Correction: Encourage your players to be intense, but not tense. Spiking is a powerful, explosive, series of coordinated movements, whereas attacking is a relaxed, whipping motion.
On the first two steps, the hands should be relaxed and swinging naturally, staying below the waist. If the hitter is raising their hands, they will raise the center of gravity, thus slowing down the approach. Relax the fingers, hands, wrists and shoulders to allow the whip to accelerate.
Error #6: Hitter keeps hitting ball long
Correction: This is a common result of the previously described issues. Hitters will naturally correct this volleyball hitting mistake by working on the above solutions.
Error #7: Hitter keeps hitting the ball into the net
Correction: This problem is usually due to jumping ability, height and length of arms. But we can't teach players how to grow, so we must accommodate their physical capabilities. A shorter player should work on their jumps, and improve their relative position to the set. Also, the player must focus on keeping the hitting hand up after contact.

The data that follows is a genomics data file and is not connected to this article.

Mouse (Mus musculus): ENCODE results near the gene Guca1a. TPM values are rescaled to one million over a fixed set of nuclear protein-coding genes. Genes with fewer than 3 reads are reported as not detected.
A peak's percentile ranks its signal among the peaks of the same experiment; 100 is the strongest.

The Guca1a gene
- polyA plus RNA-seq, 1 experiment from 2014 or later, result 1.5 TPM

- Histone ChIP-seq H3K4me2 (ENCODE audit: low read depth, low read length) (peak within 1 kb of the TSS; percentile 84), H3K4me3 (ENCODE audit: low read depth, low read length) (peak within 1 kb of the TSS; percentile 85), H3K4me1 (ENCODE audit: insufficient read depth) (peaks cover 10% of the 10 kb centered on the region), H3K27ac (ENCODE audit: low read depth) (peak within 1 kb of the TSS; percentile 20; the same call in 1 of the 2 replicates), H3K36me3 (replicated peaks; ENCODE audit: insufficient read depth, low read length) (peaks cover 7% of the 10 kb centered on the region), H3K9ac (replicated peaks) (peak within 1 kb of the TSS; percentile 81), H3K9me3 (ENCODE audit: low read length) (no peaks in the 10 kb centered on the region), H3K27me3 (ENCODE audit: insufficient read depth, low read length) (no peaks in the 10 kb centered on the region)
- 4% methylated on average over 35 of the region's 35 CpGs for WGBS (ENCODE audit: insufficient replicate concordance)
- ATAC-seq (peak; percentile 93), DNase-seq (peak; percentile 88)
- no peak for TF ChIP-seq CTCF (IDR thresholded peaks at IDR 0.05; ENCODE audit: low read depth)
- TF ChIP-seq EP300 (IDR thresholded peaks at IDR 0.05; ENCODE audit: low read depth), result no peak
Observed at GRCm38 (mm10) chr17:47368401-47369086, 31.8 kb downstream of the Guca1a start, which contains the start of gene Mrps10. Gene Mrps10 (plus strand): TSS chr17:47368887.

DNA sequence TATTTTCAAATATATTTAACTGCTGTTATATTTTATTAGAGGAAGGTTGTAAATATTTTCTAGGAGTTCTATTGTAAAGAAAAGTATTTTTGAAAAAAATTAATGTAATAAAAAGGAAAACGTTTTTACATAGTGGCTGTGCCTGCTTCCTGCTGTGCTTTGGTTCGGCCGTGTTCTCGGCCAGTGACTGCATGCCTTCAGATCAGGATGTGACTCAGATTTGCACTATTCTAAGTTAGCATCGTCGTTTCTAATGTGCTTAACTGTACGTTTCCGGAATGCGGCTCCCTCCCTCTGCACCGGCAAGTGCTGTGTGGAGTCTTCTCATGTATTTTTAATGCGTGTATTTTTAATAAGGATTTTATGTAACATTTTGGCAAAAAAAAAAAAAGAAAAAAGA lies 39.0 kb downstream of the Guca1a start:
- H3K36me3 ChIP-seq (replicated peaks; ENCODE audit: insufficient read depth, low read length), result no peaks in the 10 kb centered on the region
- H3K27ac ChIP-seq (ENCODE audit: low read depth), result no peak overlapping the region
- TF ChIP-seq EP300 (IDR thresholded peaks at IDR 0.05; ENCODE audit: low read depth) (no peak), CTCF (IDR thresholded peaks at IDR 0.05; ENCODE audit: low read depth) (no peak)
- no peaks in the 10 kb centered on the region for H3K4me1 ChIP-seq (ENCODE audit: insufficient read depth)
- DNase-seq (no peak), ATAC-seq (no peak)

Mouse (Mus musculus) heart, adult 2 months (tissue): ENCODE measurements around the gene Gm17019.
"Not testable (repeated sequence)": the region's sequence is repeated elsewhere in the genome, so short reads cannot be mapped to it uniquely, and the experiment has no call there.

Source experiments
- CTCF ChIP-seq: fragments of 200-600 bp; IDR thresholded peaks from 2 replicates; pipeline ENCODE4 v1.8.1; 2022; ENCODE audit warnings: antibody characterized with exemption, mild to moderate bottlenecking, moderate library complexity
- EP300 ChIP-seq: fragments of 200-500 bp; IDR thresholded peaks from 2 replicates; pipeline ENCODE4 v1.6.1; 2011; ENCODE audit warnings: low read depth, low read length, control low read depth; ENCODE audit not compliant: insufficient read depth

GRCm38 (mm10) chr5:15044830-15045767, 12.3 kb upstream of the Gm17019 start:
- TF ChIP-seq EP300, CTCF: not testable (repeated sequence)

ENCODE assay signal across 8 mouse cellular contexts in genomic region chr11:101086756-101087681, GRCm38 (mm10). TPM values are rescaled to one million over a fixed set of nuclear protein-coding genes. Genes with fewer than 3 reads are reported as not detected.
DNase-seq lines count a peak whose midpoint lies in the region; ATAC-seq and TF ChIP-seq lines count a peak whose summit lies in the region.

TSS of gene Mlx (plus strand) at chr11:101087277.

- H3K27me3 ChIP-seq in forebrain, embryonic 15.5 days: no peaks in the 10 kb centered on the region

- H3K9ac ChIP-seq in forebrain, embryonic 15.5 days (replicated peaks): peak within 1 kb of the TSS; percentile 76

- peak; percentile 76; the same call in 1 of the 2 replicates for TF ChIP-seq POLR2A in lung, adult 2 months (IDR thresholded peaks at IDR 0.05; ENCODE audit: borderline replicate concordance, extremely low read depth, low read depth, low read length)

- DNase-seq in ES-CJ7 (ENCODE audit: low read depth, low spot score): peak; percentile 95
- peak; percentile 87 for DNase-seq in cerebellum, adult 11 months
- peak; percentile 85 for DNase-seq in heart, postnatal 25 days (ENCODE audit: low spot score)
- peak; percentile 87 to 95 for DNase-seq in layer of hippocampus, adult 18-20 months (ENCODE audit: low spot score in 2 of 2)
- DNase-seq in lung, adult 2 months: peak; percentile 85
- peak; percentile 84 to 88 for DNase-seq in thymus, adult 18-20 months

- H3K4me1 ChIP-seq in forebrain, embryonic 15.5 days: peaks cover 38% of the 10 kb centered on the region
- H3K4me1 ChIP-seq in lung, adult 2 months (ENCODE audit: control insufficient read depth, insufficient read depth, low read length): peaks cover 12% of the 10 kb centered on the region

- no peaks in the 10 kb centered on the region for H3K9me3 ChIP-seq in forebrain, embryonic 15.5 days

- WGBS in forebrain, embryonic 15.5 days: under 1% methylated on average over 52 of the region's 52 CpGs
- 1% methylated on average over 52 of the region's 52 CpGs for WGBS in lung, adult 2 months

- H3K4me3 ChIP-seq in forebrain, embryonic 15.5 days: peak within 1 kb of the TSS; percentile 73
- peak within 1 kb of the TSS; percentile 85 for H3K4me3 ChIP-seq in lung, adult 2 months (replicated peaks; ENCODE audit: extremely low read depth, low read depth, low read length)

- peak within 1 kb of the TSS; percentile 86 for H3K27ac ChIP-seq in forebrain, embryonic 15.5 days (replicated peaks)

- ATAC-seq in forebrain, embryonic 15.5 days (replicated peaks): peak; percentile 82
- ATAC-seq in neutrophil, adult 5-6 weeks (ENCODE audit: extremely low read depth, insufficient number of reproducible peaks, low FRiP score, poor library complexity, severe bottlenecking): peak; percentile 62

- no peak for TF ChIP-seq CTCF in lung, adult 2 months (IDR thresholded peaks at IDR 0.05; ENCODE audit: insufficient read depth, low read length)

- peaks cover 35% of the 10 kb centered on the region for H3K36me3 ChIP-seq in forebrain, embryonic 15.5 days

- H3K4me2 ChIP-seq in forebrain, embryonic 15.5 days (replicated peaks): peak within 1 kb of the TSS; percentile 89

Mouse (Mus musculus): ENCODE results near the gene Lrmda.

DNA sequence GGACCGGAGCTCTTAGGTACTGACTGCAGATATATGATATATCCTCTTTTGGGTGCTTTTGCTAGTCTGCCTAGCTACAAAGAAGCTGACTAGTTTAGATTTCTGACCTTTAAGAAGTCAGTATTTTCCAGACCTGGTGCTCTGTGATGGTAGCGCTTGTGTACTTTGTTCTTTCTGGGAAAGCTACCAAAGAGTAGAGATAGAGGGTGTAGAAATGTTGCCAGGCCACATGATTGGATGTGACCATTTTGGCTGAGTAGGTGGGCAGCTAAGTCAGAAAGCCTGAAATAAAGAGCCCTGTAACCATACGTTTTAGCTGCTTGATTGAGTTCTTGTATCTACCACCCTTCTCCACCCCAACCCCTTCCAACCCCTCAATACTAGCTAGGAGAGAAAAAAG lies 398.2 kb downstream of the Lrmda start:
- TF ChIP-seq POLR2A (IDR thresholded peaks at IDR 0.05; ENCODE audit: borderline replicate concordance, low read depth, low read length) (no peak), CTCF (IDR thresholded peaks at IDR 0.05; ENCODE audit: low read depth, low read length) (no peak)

How to Hit a Volleyball Correctly
By understanding common spiking errors and learning how to hit a volleyball properly, hitters can improve their strategy, jump high and attack with power. Here are our top tips for hitting a volleyball correctly:
- Footwork: Develop each player’s approach footwork so it’s consistent every time. This could be a 3-step (left, right, left for a right-hander) or 4-step (right, left, right, left) approach. Wait and accelerate through the approach (the last two steps should be the fastest).